April 22, 2015; Nonprofit Quarterly original reporting
On Earth Day, Green 2.0, an initiative concerned with helping diversify the environmental sector, including NGOs and government agencies, released the names of 28 of the largest environmental organizations that have pledged to be transparent about their racial, gender, and class diversity data as a big step toward acknowledging and improving the diversity problem in the sector.
Why is it important for this data to be recorded and collected? Because it is the most comprehensive way of charting the progress that is being made or not being made within the sector. These 28 organizations are drawn from among the other 1000 organizations in the sector that have also submitted their diversity data. The initiative is in conjunction with GuideStar and D5, a coalition dedicated to increasing diversity in the nonprofit sector.
Among the organizations that have made the pledge are several big name groups, like the William & Flora Hewlett Foundation, the W.K. Kellogg Foundation, and the Rockefeller Brothers Fund. Several nonprofit organizations were also highlighted for their commitment to sharing diversity data, such as EarthJustice, Sierra Club, Defenders of Wildlife, and more.
The proposal to track diversity data in the sector was first made after a report, “The State of Diversity in Environmental Organizations,” which NPQ covered last year, found some troubling statistics. The study focused on three types of environmental groups in the sector, government agencies, grantmaking foundations and nonprofits. According to that report, which was led by principal investigator Dorceta Taylor, PhD, although significant gains have been made in terms of gender diversity, most of the progress has been seen among white women already employed within the organization. Seventy percent of presidents and board chairs of conservation/preservation organizations were males. Even more strikingly, minorities only composed 16 percent of the total board makeup in the organizations surveyed, even though minorities are 38 percent of the entire U.S. population.
Among its recommendations, the report indicated that diversity data should be collected among environmental organizations. And yet, whether as an intentional omission or as a result of not having the data to begin with, several influential organizations have yet to release their own information. The graphic provided by Green 2.0 is equally compelling when it comes to those organizations that have not pledged their commitment to diversity, compared to the amount of their grant appropriation:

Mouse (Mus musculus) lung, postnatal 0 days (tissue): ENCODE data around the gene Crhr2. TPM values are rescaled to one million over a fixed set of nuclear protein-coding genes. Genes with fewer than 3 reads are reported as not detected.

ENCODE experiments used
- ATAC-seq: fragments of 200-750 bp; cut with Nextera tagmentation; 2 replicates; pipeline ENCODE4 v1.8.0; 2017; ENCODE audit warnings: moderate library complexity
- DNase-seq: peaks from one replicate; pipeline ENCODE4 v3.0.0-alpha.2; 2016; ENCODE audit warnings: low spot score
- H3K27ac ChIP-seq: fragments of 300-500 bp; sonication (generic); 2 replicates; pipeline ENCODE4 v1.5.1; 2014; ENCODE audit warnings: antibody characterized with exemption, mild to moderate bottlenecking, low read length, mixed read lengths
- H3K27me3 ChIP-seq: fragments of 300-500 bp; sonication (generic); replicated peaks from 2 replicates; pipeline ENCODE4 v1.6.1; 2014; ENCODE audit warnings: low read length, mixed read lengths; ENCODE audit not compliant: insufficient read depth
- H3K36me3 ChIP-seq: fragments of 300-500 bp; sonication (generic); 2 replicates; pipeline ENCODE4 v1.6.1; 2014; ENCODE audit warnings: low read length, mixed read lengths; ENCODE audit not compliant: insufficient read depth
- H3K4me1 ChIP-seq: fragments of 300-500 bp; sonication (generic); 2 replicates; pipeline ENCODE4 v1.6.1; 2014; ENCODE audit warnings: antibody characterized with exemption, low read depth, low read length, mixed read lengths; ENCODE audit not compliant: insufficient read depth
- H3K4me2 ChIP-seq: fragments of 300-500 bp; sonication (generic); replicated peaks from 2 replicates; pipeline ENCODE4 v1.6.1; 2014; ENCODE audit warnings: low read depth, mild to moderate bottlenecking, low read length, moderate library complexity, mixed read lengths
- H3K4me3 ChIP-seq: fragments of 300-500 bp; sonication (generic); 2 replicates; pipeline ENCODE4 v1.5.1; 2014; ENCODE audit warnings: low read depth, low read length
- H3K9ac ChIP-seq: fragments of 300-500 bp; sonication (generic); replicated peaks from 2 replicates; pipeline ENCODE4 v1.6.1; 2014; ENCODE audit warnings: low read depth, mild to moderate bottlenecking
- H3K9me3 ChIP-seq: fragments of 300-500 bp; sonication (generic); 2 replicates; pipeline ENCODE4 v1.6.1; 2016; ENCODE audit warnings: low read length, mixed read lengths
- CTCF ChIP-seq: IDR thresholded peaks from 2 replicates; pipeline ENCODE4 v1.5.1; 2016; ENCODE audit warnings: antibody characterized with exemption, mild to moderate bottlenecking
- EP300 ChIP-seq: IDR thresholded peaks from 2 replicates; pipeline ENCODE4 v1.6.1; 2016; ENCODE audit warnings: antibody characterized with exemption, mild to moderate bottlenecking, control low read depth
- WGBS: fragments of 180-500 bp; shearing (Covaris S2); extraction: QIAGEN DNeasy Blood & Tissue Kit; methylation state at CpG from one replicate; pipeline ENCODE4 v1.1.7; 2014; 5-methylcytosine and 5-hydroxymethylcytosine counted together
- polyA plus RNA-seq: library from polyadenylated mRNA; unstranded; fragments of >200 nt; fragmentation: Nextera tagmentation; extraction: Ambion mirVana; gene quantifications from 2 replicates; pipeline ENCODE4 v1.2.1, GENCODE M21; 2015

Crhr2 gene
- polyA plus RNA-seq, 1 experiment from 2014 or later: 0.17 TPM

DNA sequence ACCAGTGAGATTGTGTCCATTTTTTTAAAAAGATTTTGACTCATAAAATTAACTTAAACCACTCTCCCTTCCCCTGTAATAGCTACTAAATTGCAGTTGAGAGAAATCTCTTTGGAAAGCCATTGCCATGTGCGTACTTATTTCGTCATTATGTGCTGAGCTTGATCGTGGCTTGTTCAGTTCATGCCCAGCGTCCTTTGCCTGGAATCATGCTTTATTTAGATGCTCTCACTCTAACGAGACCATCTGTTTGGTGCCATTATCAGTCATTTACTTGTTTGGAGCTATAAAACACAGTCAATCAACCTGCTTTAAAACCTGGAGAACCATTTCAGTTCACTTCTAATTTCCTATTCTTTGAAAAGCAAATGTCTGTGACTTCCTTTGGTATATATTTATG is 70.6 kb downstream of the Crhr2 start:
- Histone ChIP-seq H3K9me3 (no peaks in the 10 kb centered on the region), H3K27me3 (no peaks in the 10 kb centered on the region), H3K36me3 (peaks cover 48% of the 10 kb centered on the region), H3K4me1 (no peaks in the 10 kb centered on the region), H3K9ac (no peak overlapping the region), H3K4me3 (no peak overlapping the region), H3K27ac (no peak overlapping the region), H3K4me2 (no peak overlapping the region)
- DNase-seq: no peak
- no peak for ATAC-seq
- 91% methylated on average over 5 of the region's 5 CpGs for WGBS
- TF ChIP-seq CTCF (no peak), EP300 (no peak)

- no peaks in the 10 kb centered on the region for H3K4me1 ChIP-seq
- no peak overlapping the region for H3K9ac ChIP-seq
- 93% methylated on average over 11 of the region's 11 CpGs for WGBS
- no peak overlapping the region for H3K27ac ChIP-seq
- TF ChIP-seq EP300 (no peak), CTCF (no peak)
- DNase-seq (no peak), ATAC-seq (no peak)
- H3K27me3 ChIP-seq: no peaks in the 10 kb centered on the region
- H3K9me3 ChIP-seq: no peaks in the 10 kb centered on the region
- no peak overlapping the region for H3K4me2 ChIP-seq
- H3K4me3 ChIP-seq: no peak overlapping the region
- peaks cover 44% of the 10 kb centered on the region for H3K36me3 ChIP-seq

Caption: Infographic Courtesy of Green 2.0
While ClimateWorks Foundation, World Wide Fund, and Conservation International are some of the foundations receiving the most funding in grants, according to the most recent data obtained through GuideStar, they have yet to submit data about how diverse their organizations are. The same infographic also indicates which among those organizations that have submitted their data also have diversity committees, plans, and managers in place as further demonstrations of concrete steps being taken to ensure diversity is addressed in their workplaces.
The goal of diversity within the environmental nonprofit sector is worth pursuing not simply for its social justice significance. Several leaders leading the effort have indicated that in order to successfully address environmental concerns, diversity is a strategic necessity for such invested organizations.
On the press call announcing the reveal, Kris Sarri, the Principal Deputy Assistant Secretary for Policy, Management and Budget for the United States Department of the Interior, read part of a 2011 Executive Order, “Establishing a Coordinated Government-wide Initiative to Promote Diversity and Inclusion in the Federal Workforce,” which illustrates well why our strength in solving many of the important issues lies in a diversity of minds, perspectives and peoples:
“Our Nation derives strength from the diversity of its population and from its commitment to equal opportunity for all. We are at our best when we draw on the talents of all parts of our society, and our greatest accomplishments are achieved when diverse perspectives are brought to bear to overcome our greatest challenges.”
A true diversity of experiences and knowledge that different people can bring to the issue of environment sustainability and climate change can truly start to tackle these monumental global problems. It would behoove the organizations that have not yet shown their support for the Green 2.0 transparency initiative to recognize the value of furthering progress for diversity in the workplace.—Shafaq Hasan